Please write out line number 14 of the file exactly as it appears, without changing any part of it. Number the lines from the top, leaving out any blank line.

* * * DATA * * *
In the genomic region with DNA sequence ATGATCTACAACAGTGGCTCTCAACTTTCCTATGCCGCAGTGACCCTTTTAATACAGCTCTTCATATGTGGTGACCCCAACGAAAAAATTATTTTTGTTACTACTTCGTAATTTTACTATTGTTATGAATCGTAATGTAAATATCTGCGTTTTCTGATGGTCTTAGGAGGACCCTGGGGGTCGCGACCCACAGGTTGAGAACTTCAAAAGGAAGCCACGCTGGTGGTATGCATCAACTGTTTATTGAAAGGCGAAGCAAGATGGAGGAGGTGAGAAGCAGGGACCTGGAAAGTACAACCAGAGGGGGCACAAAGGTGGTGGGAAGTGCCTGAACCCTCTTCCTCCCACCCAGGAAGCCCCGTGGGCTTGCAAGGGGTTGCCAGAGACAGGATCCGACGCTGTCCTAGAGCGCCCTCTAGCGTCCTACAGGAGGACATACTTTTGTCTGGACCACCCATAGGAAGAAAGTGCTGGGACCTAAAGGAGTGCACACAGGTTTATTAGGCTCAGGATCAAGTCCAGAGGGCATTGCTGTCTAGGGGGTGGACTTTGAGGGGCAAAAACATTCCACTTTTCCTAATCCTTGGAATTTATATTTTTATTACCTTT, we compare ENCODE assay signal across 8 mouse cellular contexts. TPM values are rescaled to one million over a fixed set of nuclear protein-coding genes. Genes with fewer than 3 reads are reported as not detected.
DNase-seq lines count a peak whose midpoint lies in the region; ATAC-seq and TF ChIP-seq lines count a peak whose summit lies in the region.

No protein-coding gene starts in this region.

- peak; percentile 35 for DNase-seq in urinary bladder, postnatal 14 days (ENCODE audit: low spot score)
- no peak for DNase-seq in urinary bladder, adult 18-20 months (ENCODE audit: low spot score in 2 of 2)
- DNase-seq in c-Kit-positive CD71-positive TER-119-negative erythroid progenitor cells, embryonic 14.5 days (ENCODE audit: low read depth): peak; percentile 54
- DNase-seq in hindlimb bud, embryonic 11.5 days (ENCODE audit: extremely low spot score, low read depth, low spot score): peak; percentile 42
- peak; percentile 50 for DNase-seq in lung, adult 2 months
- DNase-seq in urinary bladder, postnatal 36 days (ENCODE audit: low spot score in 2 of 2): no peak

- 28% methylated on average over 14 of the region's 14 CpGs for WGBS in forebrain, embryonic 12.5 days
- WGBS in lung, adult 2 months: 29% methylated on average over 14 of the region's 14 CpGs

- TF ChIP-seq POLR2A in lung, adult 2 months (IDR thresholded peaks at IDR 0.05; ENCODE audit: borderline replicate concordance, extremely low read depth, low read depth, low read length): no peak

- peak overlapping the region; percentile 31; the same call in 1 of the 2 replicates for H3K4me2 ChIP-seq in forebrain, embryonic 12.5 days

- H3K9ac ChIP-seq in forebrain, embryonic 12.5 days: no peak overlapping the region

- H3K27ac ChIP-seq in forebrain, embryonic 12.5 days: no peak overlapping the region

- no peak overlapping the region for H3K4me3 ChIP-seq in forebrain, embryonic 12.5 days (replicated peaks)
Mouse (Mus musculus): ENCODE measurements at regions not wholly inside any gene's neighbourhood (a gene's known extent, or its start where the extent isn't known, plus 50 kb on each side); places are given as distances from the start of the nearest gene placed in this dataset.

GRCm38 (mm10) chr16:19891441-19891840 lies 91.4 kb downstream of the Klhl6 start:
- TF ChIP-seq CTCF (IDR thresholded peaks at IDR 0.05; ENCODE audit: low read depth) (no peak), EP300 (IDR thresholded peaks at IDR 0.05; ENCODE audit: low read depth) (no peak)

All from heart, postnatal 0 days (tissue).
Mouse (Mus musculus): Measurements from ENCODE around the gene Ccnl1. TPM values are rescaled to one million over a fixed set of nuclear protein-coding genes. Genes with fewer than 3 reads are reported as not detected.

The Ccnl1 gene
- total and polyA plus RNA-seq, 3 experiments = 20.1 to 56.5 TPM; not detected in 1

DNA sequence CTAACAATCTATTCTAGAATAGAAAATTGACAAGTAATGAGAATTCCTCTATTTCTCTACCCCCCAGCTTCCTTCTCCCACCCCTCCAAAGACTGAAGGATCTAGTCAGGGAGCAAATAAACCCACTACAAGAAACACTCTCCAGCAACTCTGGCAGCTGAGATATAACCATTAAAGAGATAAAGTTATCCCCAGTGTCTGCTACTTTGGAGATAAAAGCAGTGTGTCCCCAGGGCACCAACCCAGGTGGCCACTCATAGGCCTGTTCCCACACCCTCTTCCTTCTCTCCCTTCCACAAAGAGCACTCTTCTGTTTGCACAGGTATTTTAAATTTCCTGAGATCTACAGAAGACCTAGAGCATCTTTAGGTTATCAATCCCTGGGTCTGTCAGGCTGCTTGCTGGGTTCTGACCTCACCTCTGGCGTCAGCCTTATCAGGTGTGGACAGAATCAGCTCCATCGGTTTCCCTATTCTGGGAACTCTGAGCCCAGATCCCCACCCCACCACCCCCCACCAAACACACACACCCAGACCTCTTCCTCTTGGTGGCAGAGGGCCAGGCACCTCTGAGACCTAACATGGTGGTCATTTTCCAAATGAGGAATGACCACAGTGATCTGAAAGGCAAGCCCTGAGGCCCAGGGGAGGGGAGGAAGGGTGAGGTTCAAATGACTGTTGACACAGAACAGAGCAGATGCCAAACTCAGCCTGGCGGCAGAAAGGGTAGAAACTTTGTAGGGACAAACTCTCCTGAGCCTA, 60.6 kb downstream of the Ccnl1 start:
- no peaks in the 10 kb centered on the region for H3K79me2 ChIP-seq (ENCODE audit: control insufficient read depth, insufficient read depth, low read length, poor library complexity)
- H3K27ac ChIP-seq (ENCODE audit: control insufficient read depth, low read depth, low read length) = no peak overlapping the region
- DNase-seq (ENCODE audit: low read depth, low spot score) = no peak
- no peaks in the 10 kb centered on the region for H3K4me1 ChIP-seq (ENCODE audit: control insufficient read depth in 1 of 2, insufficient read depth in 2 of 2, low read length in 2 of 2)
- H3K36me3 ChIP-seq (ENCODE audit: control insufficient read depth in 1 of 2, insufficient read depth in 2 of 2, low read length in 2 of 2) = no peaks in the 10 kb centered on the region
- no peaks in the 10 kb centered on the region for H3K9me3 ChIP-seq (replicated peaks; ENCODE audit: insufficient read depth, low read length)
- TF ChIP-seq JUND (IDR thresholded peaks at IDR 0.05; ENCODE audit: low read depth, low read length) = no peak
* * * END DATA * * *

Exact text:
- H3K9ac ChIP-seq in forebrain, embryonic 12.5 days: no peak overlapping the region